CBD is popping up everywhere. From the World Health Organization releasing a report claiming that CBD presented no public health risk to CNN running multi-hour specials about the exciting compound, and the Olympic committee announcing that CBD is okay to use, CBD is on everyone’s mind. 1

While CBD was once purely associated with “pot,” people are waking up to the common-sense logic that CBD is a unique cannabinoid, useful in maintaining good health with no psychoactive component. With an enormous number of health benefits and life-improving properties, it is evident that CBD has an important role in society.

Despite growing awareness and education, there are still doubts and misconceptions that persist. In this section, we will touch on the most common misconceptions.


CBD works best as an isolate

This was a common myth when CBD was first becoming popular. While CBD can still be effective when isolated, it’s much more effective when it is paired with the other compounds present on the plant.

It has been shown many times that full-spectrum CBD, or CBD with the full range of cannabinoids, terpenes, and esters in hemp, works better than CBD in isolated form. We dove deep into this topic in Chapter SEVEN if you’d like to read more about the phenomenon.

CBD blocks receptors in the brain

There is a myth that CBD actually blocks some of the receptors in your brain and prevents it from operating at full potential.

CBD does not block any receptors in your brain. The activity of cannabinoid receptors after administration of CBD has been directly observed in testing. It works within the body’s endocannabinoid system to allow it to function better and more efficiently and has shown no ability to block or turn off receptors.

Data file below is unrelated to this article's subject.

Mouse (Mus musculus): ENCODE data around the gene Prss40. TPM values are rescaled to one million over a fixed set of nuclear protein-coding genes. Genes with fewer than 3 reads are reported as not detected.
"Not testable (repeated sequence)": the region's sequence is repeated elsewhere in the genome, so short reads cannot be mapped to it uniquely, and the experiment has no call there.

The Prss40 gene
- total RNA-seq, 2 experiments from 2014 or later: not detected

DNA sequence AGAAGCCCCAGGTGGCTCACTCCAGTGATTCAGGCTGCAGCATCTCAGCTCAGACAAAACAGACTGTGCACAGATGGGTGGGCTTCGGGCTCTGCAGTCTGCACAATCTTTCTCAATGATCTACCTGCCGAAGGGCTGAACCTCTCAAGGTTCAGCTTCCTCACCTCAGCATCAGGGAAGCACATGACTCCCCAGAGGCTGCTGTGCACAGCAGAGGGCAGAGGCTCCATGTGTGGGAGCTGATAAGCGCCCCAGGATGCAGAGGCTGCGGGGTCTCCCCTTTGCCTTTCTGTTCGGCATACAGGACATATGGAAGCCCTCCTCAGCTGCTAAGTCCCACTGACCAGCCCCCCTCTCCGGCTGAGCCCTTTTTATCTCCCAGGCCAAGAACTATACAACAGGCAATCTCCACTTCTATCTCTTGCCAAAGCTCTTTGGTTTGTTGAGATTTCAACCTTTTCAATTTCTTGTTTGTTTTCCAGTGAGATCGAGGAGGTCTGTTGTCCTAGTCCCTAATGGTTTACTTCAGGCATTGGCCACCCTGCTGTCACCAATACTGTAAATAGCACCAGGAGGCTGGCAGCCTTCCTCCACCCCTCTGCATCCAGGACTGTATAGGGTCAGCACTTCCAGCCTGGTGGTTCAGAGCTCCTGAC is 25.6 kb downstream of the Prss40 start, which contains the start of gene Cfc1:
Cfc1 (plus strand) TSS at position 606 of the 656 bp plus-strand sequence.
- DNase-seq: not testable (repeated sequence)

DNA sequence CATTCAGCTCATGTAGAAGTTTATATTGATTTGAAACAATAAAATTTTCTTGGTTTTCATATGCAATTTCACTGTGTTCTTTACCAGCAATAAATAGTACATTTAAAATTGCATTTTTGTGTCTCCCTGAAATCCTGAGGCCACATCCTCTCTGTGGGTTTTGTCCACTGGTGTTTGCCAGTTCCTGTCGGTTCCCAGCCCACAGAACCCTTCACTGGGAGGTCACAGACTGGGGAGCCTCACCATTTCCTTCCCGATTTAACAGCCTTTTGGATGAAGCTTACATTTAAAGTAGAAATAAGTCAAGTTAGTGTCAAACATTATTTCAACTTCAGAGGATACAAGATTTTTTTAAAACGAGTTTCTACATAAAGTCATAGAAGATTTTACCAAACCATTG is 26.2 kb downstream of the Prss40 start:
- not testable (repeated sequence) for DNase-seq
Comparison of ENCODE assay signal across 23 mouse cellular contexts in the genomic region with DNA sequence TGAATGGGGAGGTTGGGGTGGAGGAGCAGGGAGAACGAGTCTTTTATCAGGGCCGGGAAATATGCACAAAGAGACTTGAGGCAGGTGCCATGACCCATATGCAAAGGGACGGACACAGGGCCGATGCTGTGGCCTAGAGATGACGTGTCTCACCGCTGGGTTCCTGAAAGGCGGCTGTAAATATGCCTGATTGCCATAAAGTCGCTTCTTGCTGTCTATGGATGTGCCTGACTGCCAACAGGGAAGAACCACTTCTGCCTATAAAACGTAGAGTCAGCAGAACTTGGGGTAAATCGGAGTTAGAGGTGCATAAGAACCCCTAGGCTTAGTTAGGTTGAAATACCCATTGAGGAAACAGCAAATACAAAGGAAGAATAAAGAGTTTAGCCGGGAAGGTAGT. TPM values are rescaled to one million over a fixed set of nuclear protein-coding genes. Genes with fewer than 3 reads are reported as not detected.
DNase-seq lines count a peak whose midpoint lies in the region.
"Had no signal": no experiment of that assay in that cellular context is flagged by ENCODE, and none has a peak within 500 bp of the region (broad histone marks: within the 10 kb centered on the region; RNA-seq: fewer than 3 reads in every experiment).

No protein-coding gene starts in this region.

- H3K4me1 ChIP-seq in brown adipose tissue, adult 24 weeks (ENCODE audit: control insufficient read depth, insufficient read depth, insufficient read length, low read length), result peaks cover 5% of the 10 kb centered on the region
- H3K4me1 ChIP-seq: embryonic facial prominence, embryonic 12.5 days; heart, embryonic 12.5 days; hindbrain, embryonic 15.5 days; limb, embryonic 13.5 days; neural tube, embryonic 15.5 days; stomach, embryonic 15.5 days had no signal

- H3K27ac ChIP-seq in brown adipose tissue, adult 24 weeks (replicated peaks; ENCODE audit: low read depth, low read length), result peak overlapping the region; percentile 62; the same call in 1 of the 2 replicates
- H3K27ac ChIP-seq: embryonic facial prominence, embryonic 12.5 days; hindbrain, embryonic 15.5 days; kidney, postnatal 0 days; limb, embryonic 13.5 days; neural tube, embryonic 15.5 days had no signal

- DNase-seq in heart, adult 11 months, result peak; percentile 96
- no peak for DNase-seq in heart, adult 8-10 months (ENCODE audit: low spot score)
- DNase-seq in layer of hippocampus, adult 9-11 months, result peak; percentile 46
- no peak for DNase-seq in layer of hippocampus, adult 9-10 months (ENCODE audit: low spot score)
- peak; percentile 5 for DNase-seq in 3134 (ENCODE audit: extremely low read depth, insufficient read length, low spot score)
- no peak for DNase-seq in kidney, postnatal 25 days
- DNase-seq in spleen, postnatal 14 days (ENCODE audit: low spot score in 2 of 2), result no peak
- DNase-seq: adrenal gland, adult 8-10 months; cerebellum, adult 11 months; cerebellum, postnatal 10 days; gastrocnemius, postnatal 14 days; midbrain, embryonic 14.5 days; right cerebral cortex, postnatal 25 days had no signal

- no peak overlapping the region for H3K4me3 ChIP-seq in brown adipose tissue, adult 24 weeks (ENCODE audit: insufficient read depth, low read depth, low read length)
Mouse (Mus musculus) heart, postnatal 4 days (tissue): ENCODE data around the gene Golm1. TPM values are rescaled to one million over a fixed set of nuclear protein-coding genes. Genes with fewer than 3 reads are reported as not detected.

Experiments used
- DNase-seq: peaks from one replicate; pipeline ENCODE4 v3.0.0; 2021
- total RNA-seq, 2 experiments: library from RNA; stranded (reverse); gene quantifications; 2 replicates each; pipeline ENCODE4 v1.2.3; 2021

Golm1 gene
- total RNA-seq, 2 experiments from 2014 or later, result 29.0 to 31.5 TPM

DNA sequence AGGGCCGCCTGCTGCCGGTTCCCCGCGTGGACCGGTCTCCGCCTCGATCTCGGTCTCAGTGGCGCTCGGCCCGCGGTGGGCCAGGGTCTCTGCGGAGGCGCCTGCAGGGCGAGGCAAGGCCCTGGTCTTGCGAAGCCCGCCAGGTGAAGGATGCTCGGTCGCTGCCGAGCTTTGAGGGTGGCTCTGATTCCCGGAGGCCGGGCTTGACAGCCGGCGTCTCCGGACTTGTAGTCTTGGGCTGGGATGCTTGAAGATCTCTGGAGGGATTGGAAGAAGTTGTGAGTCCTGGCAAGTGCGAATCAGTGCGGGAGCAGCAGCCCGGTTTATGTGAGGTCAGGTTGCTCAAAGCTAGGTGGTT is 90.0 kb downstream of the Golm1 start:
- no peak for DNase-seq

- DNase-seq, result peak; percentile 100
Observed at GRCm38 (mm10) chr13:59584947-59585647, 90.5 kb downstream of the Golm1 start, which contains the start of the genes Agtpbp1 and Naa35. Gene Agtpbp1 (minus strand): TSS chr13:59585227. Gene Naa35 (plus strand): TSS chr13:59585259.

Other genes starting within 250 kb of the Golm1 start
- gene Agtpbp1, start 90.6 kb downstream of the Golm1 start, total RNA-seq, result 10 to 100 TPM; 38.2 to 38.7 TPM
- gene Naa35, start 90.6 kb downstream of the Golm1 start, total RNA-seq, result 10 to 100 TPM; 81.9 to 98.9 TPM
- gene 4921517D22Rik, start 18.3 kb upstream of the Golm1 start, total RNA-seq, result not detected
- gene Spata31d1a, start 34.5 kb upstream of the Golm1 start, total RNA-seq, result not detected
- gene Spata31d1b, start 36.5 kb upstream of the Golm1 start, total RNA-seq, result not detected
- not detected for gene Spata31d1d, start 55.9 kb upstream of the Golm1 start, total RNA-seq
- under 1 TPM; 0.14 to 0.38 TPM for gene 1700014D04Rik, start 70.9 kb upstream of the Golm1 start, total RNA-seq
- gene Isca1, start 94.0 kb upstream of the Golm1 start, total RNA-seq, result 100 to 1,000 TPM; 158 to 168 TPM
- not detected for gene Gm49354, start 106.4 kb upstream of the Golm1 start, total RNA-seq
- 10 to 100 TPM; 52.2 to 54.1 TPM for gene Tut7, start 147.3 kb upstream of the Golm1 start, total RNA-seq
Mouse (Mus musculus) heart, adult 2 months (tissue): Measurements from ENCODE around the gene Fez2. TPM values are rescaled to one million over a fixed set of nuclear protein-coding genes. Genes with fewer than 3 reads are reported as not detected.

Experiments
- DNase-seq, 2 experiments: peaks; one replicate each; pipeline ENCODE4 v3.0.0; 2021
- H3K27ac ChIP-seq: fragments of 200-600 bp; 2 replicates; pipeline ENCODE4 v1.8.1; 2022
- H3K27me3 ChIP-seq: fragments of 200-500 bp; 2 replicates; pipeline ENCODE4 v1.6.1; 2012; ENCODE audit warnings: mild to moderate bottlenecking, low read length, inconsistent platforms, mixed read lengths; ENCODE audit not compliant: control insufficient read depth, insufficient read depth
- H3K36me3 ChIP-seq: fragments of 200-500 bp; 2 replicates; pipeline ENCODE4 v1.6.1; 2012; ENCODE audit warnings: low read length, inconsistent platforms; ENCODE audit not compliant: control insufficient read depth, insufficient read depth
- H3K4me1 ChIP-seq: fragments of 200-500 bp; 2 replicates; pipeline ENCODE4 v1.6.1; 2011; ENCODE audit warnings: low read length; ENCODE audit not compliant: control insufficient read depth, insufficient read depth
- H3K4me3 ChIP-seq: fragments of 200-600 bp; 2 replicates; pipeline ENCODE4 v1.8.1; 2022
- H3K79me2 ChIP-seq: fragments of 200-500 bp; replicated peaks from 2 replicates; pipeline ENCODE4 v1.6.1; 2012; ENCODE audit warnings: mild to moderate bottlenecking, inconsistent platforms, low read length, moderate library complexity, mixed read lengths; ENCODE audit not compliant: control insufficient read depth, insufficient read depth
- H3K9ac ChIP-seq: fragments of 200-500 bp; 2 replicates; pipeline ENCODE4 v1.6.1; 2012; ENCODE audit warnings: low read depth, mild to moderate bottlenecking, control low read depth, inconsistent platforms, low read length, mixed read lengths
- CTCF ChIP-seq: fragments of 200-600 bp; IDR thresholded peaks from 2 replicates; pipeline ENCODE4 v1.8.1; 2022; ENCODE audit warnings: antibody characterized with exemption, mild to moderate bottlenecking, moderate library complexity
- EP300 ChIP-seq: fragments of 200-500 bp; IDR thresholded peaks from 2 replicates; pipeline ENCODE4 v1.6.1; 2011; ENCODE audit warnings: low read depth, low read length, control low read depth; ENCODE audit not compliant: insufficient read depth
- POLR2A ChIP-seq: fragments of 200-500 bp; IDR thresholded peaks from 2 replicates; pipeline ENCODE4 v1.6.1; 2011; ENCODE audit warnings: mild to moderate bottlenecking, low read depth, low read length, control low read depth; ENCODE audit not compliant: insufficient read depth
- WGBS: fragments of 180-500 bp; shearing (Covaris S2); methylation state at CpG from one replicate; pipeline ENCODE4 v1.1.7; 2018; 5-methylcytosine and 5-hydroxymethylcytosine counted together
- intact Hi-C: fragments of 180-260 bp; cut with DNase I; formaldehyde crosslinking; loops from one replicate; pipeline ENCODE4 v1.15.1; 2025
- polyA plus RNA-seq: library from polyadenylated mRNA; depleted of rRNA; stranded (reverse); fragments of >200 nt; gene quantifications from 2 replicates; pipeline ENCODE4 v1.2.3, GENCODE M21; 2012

CBD turns into THC in the body

Stories that CBD is some form of “pre-THC” that will morph into the psychoactive compound once inside your body are totally false.

This is perhaps due to a misunderstanding of other cannabinoids and the cannabinoid creation process within cannabis plants. Both THC and CBD cannabinoids begin as another cannabinoid, CBG, and this is probably where the confusion happens. Enzymes within the plant transform the CBG into THC, THC-A, CBD, and CBD-A, but once altered, they are stable chemical compounds. THC-A is taken as a supplement by many people, and can turn into THC if decarboxylated (heated up), however, CBD will not change within your body, and cannot become THC in any way.

CBD will get you high

Unlike THC, CBD does not produce any psychoactive effects because it does not directly bind to the receptors that THC binds to. Of the over 100 cannabinoids found on the cannabis plant, very few will actually get you high (only THC and THCV have shown to create the effect).

While you won’t feel high, you will feel a nice sense of balance and wellbeing. Many people report feeling calmer and more relaxed as well. Though this effect can be enjoyable and noticeable, it is not at all euphoric or hallucinogenic in nature. It’s impossible to get high from CBD, either taken as an oil, or inhaled using vape oil containing CBD.

CBD will make me sleepy